Blue, blue, brilliant blue. That’s what the sky in central Maine has been for the past week or so. The weather has been cool at night but warm during the day, warm enough to sit on the patio when I eat lunch. Between that blue sky and the swirl of yellow and orange leaves as they fall on the lawn, the colors are so dazzling that I can hardly focus on my lunch or the book I am reading.
The cool nights, of course, mean fires in the wood furnace in our basement, which is how we heat our entire house. This, in turn, reminds us of the wood that still needs to be stacked. Over the weekend, my husband, Clif, and I made good progress with the woodpile. We are now down to two cords waiting to be stacked, and we have four cords in nice orderly rows not far from the cellar door, where we bring in the wood. It’s a satisfying feeling to survey the stacked wood and to know that we won’t have to worry about heat for the winter. And if there is anything cozier than wood heat, then I haven’t felt it.
Other household duties have included washing the bedding—blankets, quilts, and bedspreads—and hanging them out to dry. Another homely pleasure is watching the laundry flap on the clothesline. It is actually a triple pleasure. First, the visual delight; second, the satisfaction of knowing I am not using fossil fuels to dry my laundry; and third the wonderful, fresh smell that no artificial dryer sheet can ever reproduce. (I wonder if there is a national “hang your laundry outside” month?)
In between hanging laundry, stacking wood, and sweeping leaves from the driveway, Clif and I managed to sneak in a couple of bike rides last weekend, and one of them included a trip to Tubby’s. It is still warm enough to eat outside at the tables, and a surprising number of people were doing just that. (However, Clif and I were the only ones who rode our bikes.)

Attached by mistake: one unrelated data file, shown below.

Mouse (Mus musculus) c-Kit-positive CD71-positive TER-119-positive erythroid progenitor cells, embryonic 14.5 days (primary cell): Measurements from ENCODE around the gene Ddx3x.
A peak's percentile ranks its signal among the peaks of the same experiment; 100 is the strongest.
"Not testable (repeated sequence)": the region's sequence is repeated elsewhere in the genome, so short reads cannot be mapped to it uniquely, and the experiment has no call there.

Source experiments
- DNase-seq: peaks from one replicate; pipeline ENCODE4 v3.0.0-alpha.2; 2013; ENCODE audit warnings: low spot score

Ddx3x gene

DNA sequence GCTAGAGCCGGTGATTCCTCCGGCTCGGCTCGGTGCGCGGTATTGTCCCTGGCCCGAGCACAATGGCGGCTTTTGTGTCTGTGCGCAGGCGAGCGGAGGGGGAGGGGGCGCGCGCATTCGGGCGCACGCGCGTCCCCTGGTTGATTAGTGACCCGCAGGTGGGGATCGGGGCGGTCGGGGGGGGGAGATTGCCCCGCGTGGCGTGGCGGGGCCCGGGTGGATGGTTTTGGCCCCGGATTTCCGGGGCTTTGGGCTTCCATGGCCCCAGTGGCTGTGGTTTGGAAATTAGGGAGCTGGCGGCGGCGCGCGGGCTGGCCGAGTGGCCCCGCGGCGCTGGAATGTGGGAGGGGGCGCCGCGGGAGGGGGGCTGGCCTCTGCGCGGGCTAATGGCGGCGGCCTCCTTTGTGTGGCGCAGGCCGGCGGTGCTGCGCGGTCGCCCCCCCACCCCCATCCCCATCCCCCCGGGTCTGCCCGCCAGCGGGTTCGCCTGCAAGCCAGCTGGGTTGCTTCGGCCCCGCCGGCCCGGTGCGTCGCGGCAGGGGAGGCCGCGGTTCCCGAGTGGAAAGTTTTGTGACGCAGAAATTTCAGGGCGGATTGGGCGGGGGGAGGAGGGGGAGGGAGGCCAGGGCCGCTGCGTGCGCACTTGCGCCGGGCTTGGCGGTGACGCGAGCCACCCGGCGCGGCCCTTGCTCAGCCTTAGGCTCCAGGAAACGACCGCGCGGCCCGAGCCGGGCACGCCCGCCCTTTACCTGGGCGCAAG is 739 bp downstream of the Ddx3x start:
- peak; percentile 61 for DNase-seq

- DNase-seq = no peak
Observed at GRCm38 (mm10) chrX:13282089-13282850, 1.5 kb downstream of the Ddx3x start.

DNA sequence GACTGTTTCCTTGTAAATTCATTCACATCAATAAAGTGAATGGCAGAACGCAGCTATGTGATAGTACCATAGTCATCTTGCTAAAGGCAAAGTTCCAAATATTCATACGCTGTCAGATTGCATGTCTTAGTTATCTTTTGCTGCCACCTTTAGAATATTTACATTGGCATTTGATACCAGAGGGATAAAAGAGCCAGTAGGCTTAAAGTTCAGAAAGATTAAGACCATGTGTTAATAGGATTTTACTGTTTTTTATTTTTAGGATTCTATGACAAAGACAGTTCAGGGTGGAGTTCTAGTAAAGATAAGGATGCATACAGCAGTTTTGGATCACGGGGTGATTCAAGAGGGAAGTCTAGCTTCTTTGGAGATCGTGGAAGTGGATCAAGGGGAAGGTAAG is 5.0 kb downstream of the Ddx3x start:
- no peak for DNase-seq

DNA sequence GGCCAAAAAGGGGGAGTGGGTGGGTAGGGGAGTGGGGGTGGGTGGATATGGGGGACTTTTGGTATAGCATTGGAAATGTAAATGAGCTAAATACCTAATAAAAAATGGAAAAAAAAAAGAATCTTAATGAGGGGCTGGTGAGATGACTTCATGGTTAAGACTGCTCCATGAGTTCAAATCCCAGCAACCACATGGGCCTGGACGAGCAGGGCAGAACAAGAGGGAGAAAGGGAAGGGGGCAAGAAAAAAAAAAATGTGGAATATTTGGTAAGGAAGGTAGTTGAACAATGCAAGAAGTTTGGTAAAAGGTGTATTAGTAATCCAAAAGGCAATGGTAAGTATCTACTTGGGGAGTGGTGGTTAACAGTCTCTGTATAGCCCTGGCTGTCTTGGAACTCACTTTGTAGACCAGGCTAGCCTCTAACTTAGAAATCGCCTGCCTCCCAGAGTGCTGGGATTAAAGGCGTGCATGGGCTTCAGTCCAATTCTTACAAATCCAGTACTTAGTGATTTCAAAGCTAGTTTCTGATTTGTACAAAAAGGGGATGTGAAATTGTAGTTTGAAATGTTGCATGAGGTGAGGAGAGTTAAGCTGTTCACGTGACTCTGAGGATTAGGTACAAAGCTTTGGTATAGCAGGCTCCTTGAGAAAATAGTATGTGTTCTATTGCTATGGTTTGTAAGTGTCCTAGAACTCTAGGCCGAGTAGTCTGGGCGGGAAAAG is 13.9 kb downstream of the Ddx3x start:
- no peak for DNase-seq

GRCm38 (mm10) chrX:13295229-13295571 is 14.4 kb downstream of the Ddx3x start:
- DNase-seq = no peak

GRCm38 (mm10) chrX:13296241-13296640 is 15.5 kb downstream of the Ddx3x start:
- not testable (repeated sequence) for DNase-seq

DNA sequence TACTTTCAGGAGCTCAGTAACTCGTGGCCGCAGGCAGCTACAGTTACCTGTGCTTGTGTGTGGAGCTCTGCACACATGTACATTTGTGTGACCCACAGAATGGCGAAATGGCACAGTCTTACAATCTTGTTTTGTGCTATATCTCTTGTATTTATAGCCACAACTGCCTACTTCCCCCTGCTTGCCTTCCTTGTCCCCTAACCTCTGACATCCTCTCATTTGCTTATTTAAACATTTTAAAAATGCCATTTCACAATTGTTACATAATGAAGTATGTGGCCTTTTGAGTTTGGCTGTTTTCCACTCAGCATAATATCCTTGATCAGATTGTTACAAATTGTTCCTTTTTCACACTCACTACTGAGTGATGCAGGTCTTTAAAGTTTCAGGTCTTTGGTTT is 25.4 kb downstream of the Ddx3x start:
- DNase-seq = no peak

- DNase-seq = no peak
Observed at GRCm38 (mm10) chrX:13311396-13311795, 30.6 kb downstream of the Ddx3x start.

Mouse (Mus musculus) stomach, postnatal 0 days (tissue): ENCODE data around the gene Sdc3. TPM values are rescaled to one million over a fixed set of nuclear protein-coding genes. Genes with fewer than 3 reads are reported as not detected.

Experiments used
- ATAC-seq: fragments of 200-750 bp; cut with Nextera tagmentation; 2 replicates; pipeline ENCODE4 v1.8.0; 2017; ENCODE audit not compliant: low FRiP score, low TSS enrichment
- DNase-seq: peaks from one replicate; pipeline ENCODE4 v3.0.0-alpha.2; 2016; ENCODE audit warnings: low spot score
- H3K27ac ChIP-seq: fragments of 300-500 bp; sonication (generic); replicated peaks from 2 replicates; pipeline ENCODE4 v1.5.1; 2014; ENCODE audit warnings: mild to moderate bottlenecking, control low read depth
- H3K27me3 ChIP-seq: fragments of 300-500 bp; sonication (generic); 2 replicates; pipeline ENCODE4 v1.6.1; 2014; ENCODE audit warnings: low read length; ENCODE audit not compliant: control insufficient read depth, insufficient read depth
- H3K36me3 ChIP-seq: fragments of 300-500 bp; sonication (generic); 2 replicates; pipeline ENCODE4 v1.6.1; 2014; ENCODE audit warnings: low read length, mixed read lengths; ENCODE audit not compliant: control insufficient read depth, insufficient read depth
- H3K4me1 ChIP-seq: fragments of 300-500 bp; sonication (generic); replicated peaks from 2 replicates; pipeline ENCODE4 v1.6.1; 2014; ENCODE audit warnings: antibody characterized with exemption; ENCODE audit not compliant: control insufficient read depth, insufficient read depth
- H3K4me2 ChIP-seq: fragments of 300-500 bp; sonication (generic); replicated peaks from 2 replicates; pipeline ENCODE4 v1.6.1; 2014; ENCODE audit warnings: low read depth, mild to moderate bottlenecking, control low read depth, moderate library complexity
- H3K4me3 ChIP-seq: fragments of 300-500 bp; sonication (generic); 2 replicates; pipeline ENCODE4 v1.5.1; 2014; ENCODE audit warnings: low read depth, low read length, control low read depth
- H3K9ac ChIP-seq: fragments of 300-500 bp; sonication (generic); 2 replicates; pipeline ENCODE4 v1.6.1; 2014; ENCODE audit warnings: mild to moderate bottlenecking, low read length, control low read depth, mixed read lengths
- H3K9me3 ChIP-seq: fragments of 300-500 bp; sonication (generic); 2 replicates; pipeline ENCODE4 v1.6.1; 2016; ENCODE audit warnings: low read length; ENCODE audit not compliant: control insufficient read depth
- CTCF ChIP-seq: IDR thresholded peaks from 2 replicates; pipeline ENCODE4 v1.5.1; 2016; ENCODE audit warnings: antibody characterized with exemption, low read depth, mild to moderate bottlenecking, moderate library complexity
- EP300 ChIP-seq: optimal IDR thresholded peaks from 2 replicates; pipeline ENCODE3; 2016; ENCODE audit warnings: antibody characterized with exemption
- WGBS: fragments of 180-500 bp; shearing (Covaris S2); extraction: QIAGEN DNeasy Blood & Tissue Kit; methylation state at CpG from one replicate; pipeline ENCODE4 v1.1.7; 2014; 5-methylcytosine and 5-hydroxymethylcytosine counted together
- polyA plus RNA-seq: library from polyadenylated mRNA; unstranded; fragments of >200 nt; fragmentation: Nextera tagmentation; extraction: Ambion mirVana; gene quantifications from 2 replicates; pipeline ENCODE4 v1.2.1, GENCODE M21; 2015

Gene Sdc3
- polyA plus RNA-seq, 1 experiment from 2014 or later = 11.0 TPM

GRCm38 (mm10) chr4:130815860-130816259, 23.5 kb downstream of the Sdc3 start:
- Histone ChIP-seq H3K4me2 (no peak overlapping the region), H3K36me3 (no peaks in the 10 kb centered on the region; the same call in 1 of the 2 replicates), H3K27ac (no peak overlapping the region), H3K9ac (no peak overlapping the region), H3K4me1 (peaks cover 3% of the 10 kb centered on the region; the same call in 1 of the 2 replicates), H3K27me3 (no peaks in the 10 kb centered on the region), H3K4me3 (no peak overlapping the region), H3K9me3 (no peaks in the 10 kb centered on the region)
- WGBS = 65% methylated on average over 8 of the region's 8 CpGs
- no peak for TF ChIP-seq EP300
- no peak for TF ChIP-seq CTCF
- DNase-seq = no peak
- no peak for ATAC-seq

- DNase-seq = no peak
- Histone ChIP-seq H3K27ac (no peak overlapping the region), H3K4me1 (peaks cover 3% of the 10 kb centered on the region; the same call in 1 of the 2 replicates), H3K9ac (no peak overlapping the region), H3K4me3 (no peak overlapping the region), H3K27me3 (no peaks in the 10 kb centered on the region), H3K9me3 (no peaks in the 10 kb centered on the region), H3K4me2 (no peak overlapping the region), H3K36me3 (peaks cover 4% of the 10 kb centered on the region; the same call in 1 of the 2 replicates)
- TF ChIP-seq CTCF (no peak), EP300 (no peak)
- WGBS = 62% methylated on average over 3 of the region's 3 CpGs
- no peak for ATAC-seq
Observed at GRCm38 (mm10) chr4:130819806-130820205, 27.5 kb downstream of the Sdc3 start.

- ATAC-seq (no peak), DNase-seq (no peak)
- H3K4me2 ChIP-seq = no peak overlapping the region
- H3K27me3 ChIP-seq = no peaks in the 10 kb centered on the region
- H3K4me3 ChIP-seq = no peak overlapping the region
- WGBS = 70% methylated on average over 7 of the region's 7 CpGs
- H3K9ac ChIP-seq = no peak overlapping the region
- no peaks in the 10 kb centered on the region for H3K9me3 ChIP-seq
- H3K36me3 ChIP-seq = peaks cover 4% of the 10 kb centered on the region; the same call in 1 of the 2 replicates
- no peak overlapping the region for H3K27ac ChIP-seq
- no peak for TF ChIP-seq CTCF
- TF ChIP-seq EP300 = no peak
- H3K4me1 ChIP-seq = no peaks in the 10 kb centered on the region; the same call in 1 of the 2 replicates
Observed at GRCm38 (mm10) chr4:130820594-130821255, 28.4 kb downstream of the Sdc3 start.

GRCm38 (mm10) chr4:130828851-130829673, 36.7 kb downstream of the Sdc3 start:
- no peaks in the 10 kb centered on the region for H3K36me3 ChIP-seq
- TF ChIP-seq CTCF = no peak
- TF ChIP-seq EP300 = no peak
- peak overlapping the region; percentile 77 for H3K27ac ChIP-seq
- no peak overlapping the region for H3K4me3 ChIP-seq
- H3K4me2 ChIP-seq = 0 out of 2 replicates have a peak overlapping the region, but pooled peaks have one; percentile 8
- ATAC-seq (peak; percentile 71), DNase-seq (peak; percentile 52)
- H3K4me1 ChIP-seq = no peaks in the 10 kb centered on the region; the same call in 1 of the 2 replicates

Soon it will be too cold for ice cream outside, but Tubby’s Restaurant will be opening in three weeks or so. We got a sneak peak at the progress, and with the white wainscoting and tiled entry way, it looks as though Skip Strong, the owner, is doing his usual wonderful job with layout and design. Tubby’s in Winthrop could be a poster child for how to take an older, unattractive building and remodel it so that it is appealing and inviting. A good lesson in this age of strip development and hasty construction. What a waste to tear down all those ugly buildings, and with Tubby’s, Skip Strong has shown that we don’t have to do so.
After ice cream, we came home for more wood stacking. As the sun set, the air became cool. What kind of dinner for a fall night? When I was at Whole Foods in Portland last Friday, I bought a small ham steak—no nitrites, no nitrates, no antibiotics.
“How about ham and eggs?” I asked Clif.
“How about a ham and potato casserole with cheese sauce?” he shot back.
I was just teasing him. I had promised him the ham and cheese casserole, and when we came in from stacking wood, he peeled and cooked potatoes while I made the cheese sauce and cut the ham into small pieces. Into the oven it went, along with one of Farmer Kev’s delicata squash—cut in half, seeded, brushed with canola oil, and sprinkled with a little brown sugar along with a dash of salt and pepper.
A cozy meal for a fall night.
Ham and potato casserole with cheese sauce
Seven or eight large potatoes, peeled and cut in bite-sized chunks
7 oz. of cooked ham steak, cut in small pieces
1 cup of grated cheddar cheese. (The sharper, the better.)
2 cups of milk
4 tablespoons of butter
4 tablespoons of flour
Salt and pepper to taste
Cook the potatoes. When they are slightly tender but not yet done, start making the sauce. Melt the 4 tablespoons of butter in a medium saucepan. Stir in the flour and let the mixture sizzle a bit. (But don’t let it burn!) Gradually whisk in the milk and then with a wooden spoon, stir continuously over medium heat until the sauce is thickened and the sauce leaves a clear line across the back of the spoon. Add the cheese and stir until melted.
By now the potatoes should be done. (If not, set the sauce aside and wait until they are. It shouldn’t be long.) In a large mixing bowl, combine the potatoes, cheese sauce, ham, and salt and pepper. Pour into a large casserole dish. A couple of pieces of bread, torn into small breadcrumbs, are nice on top. Cook in a preheated 375°F oven for 30 minutes or until the mixture is bubbly.
Note: For a vegetarian meal, slightly steamed broccoli could be used instead of ham.